So far, NBA general managers are still passing judgment on their own teams, evaluating needs and slowly, surely feeling out the market. The February trade deadline is more than two months away, but conversations are beginning to gather momentum.
For starters, multiple league executives believe the Chicago Bulls’ shopping of forward Tyrus Thomas(notes) could result with him moving sooner than later. As Thomas has rehabbed a broken forearm, the Bulls have had discussions with several teams, but perhaps none as serious as the ongoing dialogue general manager Gar Forman has had with New York Knicks president Donnie Walsh.
Several sources believe the Bulls are agreeable to a package of Thomas and Jerome James(notes) for Knicks forward Al Harrington(notes). Thus far, Walsh has resisted parting with Harrington, but discussions are still active and the teams have explored different combinations in recent days that would ultimately deliver Thomas to the Knicks.
“Nothing is imminent, but both sides would like to figure out a way to do this,” one league executive briefed on the talks told Yahoo! Sports.
The Bulls believe Harrington’s ability to score coupled with a $10.2 million expiring contract make this a worthy exchange. Knicks coach Mike D’Antoni has long been fond of Thomas, a 6-foot-9 forward whose nimbleness and athleticism makes him an intriguing fit for New York.
Thomas, 23, was the fourth pick in the 2006 NBA draft, and started to fulfill his promise with 10.9 points and 6.4 rebounds last season. Nevertheless, Chicago believes it has a worthy power forward successor on the cheap in rookie Taj Gibson(notes), and jettisoning Thomas would also eliminate his approximate $13 million cap hold for the Bulls next summer.
Thomas’ agent, Brian Elfus, tried to negotiate a contract extension with Chicago, but talks never pushed past perfunctory.
Here are other teams that front-office officials, coaches and agent say are active in talks.
That isn’t much of a surprise, but this is: In conversations with Portland’s front office and coaching staffs, several league officials believe Andre Miller(notes) could soon be available. As a free-agent signee over the summer, Miller can’t be traded until Dec. 15.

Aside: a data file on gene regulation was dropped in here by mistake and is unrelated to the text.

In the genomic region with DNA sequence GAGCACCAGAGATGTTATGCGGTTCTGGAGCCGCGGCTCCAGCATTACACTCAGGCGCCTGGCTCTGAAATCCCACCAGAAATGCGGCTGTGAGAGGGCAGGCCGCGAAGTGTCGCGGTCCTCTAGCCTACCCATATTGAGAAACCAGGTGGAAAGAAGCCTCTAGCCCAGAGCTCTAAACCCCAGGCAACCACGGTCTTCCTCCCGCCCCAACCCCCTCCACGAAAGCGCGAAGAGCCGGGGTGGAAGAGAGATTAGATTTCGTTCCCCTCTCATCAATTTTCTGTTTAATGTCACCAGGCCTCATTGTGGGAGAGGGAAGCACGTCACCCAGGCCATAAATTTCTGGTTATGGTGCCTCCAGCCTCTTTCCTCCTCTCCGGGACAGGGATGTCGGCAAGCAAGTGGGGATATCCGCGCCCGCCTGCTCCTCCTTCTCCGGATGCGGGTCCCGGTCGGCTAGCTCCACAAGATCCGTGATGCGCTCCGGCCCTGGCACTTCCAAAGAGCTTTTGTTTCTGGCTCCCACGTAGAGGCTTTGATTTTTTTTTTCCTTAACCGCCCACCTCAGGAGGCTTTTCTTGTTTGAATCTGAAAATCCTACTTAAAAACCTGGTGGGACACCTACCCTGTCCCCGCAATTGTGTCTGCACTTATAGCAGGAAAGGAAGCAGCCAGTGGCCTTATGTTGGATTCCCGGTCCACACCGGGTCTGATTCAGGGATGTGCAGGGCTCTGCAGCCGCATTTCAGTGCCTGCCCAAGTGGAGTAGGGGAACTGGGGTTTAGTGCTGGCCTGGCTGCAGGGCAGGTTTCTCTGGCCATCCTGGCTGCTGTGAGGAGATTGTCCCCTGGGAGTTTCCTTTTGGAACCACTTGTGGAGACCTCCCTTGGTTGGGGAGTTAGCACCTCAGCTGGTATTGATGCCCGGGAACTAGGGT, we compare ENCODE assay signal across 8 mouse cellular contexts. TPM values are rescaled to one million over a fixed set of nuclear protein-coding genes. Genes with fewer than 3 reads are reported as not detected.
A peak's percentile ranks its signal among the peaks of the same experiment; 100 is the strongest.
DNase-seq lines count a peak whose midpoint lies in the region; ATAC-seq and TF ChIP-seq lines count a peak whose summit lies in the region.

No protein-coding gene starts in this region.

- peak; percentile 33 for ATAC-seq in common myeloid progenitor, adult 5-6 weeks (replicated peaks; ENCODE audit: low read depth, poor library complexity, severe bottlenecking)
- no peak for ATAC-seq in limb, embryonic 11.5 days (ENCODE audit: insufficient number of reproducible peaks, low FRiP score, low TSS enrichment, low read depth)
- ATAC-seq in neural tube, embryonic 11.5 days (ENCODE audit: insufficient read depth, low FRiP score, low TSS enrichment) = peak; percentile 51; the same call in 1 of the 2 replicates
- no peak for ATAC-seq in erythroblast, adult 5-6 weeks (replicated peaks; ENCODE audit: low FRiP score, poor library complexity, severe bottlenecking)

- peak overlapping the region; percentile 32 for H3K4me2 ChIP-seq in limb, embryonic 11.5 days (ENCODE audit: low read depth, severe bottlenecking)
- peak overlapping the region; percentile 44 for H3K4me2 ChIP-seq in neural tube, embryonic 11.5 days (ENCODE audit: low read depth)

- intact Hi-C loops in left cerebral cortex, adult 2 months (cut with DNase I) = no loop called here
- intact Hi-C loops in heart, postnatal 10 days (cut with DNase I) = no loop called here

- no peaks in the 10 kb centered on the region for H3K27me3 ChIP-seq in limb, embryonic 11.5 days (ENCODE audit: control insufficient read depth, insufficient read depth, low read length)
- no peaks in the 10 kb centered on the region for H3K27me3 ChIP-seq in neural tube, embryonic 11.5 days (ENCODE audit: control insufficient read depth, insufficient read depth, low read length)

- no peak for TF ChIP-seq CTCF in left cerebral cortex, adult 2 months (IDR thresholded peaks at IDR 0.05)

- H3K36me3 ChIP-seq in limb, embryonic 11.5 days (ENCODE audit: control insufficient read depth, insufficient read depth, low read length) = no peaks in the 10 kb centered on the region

After missing out on several preferred free agents, Pritchard settled for Miller and signed him to a three-year, $21 million contract, the first two years of which are guaranteed. Yet, Blazers coaches have privately insisted to confidants throughout the league that Miller isn’t working out, and the belief is that Pritchard is testing the market on Miller’s worth. Portland could stay with Steve Blake(notes) or use Miller to bring back another playmaker.
Houston: The Rockets continue to offer Tracy McGrady(notes) in a trade, but that will be a difficult proposition considering he’s the highest-paid player in the league ($23.2 million) and no one has seen him play in nine months. Houston seems willing to take back a longer-term contract for McGrady, but most executives believe his high salary makes it hard to put together a package.
Rockets GM Daryl Morey and coach Rick Adelman don’t want McGrady back with the team, and have insisted that he isn’t physically ready to return to the lineup. McGrady would love a trade, but knows he must start playing again for it to be possible.
Philadelphia: Sixers GM Ed Stefanski is desperate to unload forward Elton Brand(notes) and the $66 million owed over the remaining four years of his crippling contract, sources say, but that will be incredibly difficult. Even with several teams, including Golden State and Charlotte, desperate for low-post scorers and rebounders, no one believes Brand, who makes $14.8 million this season, has enough left to merit taking on that contract.
Before Monta Ellis(notes) started on his scoring tear, Philly had hope that his issues with Golden State might inspire the Warriors to take a chance on Brand, but that isn’t happening. Sacramento had some interest in center Samuel Dalembert(notes), another contract Philly wants to shed, but couldn’t work out a three-way deal with Boston.
Los Angeles Lakers: With a league high payroll of $91 million, the Lakers are looking again to shed salary off their bench, and GM Mitch Kupchak has told teams to take its pick of reserve players – except for Lamar Odom(notes), of course – to relieve the team of some salary.